IFComp 2011: Sentencing Mr Liddell, by I-K. Huuhtanen

This is the ninth game I am reviewing for the 17th Annual Interactive Fiction Competition; if you’re a judge, don’t read on unless you have already played and reviewed the game yourself.

Blurb: “The time has come”, the Teacher says, “to talk of many sins: of wives and mums and unloved sons (of where it all begins), and why it’s really all your fault, and whether no-one wins.”

I assume I-K Huuhtanen is a pseudonym, although I guess someone with the last name of “Wildstrom” is ill-equipped to opine on which last names seem like likely ones for people to possess. I’m slightly charmed by the adaptation of The Walrus and the Carpenter in the blurb, and hope the game shows a similarly literary bent (particularly since I can’t help but wonder if “Liddell” is also a reference to Lewis Carroll’s audience).

Oops. There’s a modest typo in the first room description. Nothing big, but, y’know, this is the first thing the player sees. A few other mild stylistic errors jump out early as well. The interplay of commas and quotation marks, always a befuddling part of English punctuation for me, appears to be consistently done incorrectly, and there’s a comma splice or two in dialogue and some occasional other typos. There are some unintuitive puzzles (the teacup war was one), and as we move forwards I’m a bit alarmed by continuing not-quite-right usage and implementation: “grouching” for “crouching”, and several rooms without descriptions (one of which really needed one). Also, for some reason, “GET ALL” never works.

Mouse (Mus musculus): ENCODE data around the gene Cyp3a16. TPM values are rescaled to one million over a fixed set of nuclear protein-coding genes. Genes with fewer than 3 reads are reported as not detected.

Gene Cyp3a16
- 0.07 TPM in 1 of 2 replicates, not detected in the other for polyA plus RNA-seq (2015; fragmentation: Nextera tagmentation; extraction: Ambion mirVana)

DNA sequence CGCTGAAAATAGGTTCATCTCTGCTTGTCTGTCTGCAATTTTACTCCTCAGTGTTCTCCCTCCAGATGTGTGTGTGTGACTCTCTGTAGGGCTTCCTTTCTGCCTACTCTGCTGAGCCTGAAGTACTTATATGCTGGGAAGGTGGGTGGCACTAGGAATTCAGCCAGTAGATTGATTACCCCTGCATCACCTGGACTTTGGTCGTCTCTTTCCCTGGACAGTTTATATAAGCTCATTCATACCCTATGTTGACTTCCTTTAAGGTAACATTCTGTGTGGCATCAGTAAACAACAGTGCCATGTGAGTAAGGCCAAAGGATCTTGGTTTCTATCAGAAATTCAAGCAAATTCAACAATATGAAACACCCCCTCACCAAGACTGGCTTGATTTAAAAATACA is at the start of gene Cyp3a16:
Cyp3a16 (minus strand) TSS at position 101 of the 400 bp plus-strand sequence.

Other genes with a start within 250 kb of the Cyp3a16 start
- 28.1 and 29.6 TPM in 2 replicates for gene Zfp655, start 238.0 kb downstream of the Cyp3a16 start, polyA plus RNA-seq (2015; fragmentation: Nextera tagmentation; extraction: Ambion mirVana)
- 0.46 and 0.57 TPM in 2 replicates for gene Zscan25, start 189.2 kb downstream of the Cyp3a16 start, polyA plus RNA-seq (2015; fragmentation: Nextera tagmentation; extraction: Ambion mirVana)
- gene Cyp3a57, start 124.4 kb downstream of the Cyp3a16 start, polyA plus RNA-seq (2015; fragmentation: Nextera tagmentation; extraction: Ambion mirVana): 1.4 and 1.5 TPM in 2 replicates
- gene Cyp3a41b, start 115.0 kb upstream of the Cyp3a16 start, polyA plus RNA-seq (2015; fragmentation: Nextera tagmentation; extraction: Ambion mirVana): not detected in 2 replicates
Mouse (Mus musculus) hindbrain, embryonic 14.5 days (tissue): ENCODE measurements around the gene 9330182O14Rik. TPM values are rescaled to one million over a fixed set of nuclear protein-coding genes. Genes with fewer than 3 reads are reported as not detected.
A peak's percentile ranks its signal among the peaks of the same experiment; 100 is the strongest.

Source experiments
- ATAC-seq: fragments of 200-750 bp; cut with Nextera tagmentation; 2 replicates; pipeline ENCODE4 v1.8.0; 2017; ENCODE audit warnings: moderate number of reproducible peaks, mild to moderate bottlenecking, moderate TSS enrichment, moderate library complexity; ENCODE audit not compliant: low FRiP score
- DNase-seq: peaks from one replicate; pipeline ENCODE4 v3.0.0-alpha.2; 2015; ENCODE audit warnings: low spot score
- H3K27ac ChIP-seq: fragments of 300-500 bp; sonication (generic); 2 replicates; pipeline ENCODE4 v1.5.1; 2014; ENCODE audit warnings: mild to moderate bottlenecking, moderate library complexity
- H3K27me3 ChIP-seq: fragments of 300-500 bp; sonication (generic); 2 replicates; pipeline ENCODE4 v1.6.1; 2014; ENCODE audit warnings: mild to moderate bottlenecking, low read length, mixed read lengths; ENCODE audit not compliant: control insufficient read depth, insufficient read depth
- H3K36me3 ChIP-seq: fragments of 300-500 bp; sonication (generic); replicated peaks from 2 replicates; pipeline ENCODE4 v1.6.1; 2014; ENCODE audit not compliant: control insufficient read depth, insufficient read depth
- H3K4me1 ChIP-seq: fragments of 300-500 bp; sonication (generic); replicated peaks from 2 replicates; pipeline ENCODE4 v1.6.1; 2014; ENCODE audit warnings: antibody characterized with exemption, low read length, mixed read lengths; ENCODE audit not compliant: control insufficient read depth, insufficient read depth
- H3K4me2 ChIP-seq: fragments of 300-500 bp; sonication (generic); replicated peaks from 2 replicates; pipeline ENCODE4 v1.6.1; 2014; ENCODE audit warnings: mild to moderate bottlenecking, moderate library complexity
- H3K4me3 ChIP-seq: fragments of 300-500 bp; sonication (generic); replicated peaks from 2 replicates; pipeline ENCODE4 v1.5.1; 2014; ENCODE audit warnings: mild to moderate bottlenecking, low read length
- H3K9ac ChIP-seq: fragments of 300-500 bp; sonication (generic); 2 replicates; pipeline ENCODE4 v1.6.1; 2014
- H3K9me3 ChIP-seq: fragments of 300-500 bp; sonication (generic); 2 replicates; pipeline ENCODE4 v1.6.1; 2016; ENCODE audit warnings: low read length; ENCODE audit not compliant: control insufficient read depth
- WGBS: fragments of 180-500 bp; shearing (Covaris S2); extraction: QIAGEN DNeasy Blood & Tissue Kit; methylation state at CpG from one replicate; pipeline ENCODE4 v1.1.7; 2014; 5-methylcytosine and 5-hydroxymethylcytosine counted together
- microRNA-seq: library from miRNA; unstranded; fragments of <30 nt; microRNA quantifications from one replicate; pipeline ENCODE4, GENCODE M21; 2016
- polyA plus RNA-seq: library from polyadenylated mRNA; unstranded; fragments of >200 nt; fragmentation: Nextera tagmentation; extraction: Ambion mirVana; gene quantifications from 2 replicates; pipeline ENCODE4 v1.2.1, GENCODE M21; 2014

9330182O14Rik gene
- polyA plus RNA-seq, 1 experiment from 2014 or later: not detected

As for the actual story, I’m a bit conflicted, I like the idea of Alice adaptations but ultimately most of them fall flat for me. I make an exception for Švankmajer’s Něco z Alenky, which is fortunate for this game because it cultivates a rather similar tone, but I find the grounding of the tone in particulars a bit problematic. As with so many pure fantasy works, in this one we are supposed to see explicit psychoanalogues to the protagonist’s own life and illumination of those issues. The problem here is that the protagonist is in an unhappy space with regard to the specificity of his characterization. He’s not cipheric enough to be an everydude dealing with everydude angst (cf. Blue Chairs), but his relationships with individuals aren’t fleshed out enough for the individual symbols to have any more than a tenuous connection to reality: for instance, back in the real world, what is the hinted-at problem with the uncle and cousin? Is there a problem with the protagonist’s mother other than her being old and querulous? Catherine’s the only fantasy figure we get a real idea of to connect our fantasy-experience with a reality. For instance, the most omnipresent figure in the fantasy is our brother Leo, who wasn’t even mentioned in the frameworld.

Anyways, I like this game’s ambition, and like to see ambition, but I saw a lot of technical problems, and I feel I need better investment in my character.

Rating: 6

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About Jake
I'm a mathematics professor at the University of Louisville, and a geek.

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